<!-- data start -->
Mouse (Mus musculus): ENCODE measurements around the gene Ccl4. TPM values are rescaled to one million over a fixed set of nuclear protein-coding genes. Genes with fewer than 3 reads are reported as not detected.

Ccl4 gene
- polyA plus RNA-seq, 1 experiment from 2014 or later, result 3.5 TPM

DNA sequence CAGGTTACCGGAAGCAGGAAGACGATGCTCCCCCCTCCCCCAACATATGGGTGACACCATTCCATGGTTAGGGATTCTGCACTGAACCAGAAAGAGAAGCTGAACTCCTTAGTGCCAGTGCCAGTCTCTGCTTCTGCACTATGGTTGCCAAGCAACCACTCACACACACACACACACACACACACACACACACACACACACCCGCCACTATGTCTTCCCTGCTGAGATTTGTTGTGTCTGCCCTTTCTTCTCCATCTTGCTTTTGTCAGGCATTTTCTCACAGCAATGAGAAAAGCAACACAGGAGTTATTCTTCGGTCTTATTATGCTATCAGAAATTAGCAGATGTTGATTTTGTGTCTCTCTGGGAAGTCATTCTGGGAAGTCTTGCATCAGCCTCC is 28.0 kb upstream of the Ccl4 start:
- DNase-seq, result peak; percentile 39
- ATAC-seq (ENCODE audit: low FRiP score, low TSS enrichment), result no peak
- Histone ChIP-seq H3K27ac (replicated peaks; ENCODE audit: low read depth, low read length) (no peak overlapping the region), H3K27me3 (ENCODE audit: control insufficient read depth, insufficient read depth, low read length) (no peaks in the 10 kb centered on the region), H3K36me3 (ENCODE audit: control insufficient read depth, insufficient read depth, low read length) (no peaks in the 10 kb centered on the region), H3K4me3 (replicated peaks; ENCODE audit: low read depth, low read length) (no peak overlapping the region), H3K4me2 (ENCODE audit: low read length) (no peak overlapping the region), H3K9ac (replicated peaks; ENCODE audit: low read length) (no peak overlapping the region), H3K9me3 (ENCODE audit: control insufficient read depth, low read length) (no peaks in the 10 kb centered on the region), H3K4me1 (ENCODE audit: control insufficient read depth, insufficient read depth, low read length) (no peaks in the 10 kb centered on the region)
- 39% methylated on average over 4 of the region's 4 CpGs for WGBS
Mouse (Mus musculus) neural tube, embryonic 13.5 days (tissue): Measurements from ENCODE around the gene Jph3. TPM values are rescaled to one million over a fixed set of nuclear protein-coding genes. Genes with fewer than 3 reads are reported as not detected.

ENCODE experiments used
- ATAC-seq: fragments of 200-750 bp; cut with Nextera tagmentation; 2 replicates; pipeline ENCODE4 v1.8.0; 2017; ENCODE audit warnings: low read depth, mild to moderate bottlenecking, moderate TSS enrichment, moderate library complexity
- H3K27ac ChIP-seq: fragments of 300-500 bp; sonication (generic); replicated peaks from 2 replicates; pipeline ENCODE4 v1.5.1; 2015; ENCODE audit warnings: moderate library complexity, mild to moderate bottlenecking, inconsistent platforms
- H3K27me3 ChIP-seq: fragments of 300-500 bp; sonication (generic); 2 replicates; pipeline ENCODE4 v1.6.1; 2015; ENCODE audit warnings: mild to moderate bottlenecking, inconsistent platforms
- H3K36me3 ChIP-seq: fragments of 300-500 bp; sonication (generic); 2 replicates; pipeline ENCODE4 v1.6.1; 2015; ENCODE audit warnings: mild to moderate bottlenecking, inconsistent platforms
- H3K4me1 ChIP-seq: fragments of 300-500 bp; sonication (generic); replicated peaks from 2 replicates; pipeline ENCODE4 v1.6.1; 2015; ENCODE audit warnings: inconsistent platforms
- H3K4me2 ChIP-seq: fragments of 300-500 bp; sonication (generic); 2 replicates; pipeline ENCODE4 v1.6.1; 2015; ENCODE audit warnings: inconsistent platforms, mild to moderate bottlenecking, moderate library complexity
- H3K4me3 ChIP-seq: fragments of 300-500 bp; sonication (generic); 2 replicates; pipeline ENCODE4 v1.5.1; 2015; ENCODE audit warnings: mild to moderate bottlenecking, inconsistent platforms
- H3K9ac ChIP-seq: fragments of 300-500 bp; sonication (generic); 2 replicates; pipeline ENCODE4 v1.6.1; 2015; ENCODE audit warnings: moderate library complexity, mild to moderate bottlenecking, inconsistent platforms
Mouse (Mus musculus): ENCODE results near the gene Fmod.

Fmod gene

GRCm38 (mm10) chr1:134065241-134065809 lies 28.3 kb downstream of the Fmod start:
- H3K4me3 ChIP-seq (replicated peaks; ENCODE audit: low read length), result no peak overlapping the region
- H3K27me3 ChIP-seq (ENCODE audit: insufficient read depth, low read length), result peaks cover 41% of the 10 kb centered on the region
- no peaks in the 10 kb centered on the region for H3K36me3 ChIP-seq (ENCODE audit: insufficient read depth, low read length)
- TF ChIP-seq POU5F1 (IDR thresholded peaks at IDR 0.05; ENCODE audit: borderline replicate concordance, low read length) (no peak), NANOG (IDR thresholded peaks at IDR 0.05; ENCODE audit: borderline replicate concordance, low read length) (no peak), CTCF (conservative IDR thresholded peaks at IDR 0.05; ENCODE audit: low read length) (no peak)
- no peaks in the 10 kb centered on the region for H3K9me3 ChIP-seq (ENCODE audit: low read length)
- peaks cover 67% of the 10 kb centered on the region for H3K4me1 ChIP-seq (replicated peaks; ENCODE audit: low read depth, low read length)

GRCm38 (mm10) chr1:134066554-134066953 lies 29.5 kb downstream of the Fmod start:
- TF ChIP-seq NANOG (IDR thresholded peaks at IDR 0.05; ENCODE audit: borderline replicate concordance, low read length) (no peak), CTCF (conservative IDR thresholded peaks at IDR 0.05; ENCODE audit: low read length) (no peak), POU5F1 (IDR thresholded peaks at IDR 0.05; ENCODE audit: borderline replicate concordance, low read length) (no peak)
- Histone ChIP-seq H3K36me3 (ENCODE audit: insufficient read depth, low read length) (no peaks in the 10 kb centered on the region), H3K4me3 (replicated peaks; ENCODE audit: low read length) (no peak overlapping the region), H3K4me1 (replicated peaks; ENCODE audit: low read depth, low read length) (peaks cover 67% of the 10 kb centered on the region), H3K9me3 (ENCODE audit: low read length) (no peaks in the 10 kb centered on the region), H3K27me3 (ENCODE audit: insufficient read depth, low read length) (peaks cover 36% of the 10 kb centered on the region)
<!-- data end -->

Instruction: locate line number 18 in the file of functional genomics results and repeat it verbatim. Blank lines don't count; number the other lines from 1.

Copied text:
- H3K9ac ChIP-seq: fragments of 300-500 bp; sonication (generic); 2 replicates; pipeline ENCODE4 v1.6.1; 2015; ENCODE audit warnings: moderate library complexity, mild to moderate bottlenecking, inconsistent platforms